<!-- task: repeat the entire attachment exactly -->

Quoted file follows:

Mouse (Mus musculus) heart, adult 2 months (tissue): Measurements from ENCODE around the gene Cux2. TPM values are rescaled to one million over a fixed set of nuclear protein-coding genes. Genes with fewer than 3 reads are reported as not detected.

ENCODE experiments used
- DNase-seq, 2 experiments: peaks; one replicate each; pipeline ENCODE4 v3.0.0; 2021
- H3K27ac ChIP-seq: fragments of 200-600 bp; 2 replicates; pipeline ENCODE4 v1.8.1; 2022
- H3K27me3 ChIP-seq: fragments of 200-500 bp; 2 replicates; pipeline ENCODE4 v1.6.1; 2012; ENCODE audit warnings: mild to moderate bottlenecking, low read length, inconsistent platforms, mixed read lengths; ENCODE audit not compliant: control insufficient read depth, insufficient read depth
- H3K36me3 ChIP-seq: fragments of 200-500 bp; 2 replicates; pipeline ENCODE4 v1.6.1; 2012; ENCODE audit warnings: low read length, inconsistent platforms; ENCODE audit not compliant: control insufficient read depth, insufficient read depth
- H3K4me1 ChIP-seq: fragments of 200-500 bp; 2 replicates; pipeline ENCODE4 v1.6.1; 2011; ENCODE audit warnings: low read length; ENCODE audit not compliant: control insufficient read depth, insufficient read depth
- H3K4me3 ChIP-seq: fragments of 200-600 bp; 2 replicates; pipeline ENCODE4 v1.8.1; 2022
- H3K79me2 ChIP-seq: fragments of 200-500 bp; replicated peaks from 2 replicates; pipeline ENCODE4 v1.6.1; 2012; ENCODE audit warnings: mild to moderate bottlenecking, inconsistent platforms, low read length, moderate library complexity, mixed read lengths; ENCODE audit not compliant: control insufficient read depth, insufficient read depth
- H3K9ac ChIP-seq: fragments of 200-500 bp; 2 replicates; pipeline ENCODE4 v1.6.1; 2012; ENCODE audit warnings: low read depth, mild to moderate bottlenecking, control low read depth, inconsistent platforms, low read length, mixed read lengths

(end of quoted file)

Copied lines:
Mouse (Mus musculus) heart, adult 2 months (tissue): Measurements from ENCODE around the gene Cux2. TPM values are rescaled to one million over a fixed set of nuclear protein-coding genes. Genes with fewer than 3 reads are reported as not detected.

ENCODE experiments used
- DNase-seq, 2 experiments: peaks; one replicate each; pipeline ENCODE4 v3.0.0; 2021
- H3K27ac ChIP-seq: fragments of 200-600 bp; 2 replicates; pipeline ENCODE4 v1.8.1; 2022
- H3K27me3 ChIP-seq: fragments of 200-500 bp; 2 replicates; pipeline ENCODE4 v1.6.1; 2012; ENCODE audit warnings: mild to moderate bottlenecking, low read length, inconsistent platforms, mixed read lengths; ENCODE audit not compliant: control insufficient read depth, insufficient read depth
- H3K36me3 ChIP-seq: fragments of 200-500 bp; 2 replicates; pipeline ENCODE4 v1.6.1; 2012; ENCODE audit warnings: low read length, inconsistent platforms; ENCODE audit not compliant: control insufficient read depth, insufficient read depth
- H3K4me1 ChIP-seq: fragments of 200-500 bp; 2 replicates; pipeline ENCODE4 v1.6.1; 2011; ENCODE audit warnings: low read length; ENCODE audit not compliant: control insufficient read depth, insufficient read depth
- H3K4me3 ChIP-seq: fragments of 200-600 bp; 2 replicates; pipeline ENCODE4 v1.8.1; 2022
- H3K79me2 ChIP-seq: fragments of 200-500 bp; replicated peaks from 2 replicates; pipeline ENCODE4 v1.6.1; 2012; ENCODE audit warnings: mild to moderate bottlenecking, inconsistent platforms, low read length, moderate library complexity, mixed read lengths; ENCODE audit not compliant: control insufficient read depth, insufficient read depth
- H3K9ac ChIP-seq: fragments of 200-500 bp; 2 replicates; pipeline ENCODE4 v1.6.1; 2012; ENCODE audit warnings: low read depth, mild to moderate bottlenecking, control low read depth, inconsistent platforms, low read length, mixed read lengths